Purpose. Even though consumer-directed care models are being advocated for use among elder populations, there are few data on the extent of elder interest in participating in the management of community long-term-care services, who they want involved in making these decisions, or their perceptions regarding the relative importance of different service choices. In addition, little is known about how elder preferences for consumer direction may vary by race/ ethnicity. Design and Methods. With use of a cross-sectional research design, a sample of 731 elders including 200 African American, 200 Chinese, 131 Latino, and 200 White Western European American elders was investigated. New measures were created to assess level of control desired by elders in different areas of community long-term-care service delivery and preference for consumer direction. Results. Multivariate analyses found significant differences between and within race/ethnic groups for preferences for levels of consumer-directed care. Implications. Study findings suggest that consumer direction occurs along a continuum, with elders desiring control over some service areas but not others, and the importance of recognizing heterogeneity within racial/ethnic groups regarding consumer-directed care.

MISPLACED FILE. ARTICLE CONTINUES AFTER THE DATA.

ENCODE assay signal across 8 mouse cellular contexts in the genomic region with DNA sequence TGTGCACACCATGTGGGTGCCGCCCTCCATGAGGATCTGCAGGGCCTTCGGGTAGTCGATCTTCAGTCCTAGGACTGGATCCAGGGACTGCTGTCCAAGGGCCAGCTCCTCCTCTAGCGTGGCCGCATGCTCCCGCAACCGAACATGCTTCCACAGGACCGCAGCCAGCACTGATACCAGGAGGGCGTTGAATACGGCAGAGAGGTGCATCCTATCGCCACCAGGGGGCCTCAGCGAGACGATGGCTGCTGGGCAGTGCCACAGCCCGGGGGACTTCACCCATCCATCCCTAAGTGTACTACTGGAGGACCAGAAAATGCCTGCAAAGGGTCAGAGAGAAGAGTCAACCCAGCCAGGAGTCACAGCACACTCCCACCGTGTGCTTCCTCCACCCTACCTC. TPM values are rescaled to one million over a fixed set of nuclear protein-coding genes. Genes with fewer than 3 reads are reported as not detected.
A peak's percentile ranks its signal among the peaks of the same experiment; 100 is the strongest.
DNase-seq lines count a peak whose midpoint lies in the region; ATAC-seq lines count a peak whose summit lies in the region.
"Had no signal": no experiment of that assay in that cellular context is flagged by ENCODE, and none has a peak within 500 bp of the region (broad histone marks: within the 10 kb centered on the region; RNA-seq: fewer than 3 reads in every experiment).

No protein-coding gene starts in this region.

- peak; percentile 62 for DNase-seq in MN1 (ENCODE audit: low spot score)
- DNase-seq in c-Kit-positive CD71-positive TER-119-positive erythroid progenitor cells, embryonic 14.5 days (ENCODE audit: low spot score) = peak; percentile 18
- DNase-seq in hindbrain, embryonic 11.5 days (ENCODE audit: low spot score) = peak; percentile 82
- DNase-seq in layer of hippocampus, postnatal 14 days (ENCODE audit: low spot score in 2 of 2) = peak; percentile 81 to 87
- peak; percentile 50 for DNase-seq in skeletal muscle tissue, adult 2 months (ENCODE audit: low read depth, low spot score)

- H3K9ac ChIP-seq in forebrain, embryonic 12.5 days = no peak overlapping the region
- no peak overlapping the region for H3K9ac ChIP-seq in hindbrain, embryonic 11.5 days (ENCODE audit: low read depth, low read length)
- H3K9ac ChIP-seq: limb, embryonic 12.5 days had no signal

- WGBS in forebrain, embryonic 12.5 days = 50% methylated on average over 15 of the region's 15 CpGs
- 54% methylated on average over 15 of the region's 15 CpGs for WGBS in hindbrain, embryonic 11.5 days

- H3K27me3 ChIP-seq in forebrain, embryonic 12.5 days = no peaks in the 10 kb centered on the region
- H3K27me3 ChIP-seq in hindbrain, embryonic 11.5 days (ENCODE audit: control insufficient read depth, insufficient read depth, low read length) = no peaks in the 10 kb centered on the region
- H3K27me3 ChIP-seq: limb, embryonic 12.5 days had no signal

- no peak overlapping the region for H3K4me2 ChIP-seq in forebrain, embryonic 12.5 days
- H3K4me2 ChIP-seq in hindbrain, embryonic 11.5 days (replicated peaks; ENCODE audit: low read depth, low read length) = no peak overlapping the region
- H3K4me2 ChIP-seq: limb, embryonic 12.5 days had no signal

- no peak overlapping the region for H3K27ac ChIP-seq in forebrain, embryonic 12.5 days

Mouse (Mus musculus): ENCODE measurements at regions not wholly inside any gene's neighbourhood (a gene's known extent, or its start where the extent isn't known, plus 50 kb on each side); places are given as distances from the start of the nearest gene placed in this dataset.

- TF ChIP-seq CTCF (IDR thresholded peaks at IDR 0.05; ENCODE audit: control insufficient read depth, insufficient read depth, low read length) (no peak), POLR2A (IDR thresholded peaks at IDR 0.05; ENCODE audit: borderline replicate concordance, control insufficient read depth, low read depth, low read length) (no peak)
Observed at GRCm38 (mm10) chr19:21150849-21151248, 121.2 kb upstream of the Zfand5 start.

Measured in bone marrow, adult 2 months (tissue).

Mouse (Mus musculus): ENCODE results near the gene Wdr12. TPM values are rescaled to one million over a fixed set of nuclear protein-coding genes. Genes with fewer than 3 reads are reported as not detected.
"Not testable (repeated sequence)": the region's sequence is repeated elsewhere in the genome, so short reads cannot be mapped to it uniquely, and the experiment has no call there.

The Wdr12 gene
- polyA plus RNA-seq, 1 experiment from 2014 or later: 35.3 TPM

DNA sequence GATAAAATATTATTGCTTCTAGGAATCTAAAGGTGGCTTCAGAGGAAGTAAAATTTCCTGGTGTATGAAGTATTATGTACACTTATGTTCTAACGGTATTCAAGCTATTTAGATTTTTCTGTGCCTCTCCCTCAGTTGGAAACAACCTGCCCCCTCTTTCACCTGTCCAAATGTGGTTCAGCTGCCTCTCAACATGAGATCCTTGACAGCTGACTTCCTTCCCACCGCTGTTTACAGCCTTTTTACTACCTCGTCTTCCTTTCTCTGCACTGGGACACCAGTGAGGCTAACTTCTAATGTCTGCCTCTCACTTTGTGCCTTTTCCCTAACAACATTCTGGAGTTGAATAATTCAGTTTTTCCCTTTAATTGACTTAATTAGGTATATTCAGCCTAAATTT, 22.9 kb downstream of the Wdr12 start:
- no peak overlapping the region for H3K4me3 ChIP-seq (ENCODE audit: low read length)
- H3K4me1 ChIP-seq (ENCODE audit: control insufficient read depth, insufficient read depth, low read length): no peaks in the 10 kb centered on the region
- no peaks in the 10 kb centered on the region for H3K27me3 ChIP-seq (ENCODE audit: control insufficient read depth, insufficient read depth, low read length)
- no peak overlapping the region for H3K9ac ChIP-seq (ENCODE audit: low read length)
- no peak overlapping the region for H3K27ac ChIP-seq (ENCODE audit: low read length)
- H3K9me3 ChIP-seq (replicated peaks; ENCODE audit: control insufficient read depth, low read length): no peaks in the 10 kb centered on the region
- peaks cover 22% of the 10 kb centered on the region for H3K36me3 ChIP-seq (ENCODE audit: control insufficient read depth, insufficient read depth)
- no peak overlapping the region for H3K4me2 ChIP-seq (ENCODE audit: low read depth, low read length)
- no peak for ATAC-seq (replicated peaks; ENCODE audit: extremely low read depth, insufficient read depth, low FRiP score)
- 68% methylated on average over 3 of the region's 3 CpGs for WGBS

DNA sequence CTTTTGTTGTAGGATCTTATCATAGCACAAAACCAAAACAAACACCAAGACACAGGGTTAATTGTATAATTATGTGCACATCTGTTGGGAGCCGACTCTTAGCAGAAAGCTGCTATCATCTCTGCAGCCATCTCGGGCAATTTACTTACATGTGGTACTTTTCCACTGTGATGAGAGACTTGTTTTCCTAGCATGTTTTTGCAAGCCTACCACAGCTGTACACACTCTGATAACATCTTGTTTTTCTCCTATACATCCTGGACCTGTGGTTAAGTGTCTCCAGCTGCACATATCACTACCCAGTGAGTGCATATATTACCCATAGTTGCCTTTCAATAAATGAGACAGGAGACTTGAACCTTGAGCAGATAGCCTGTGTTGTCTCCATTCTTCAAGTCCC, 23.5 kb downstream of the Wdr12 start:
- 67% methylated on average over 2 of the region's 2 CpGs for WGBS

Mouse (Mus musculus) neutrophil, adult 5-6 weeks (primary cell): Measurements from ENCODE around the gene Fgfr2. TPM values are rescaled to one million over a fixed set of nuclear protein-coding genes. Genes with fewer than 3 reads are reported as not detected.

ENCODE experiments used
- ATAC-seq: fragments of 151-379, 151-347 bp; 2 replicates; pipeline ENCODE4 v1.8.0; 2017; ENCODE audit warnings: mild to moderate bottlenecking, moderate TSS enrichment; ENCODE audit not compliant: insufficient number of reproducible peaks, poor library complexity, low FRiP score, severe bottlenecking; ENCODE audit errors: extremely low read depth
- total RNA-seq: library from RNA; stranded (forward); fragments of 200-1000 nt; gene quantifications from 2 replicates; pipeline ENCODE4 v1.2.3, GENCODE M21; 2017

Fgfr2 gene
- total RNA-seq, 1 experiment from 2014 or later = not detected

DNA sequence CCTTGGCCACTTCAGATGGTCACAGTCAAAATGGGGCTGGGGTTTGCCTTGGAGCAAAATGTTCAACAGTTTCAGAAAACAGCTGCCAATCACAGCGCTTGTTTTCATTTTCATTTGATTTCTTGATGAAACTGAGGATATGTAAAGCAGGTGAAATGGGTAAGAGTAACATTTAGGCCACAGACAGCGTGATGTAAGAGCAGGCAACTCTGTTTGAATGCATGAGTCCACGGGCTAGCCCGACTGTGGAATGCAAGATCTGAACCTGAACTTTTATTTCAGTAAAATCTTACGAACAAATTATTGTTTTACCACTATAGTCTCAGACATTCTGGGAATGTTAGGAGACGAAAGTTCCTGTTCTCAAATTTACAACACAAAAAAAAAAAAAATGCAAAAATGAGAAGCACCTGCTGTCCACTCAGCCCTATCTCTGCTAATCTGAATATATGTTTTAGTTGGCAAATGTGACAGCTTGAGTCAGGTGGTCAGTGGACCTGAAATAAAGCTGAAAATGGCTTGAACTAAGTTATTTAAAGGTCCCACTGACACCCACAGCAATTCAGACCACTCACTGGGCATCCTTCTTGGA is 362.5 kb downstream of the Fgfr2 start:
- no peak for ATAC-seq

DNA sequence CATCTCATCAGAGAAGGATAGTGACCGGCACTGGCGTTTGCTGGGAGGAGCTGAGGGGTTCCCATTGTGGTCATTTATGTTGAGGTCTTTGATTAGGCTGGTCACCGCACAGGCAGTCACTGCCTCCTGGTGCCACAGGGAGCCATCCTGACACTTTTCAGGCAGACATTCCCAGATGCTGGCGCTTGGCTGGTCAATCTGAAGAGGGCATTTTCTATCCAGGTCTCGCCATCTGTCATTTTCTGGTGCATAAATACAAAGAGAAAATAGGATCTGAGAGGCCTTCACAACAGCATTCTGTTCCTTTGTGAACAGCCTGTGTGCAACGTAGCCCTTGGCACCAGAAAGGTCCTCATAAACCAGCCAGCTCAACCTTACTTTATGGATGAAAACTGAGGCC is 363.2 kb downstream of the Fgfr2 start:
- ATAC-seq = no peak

All Science Journal Classification (ASJC) codes
- Geriatrics and Gerontology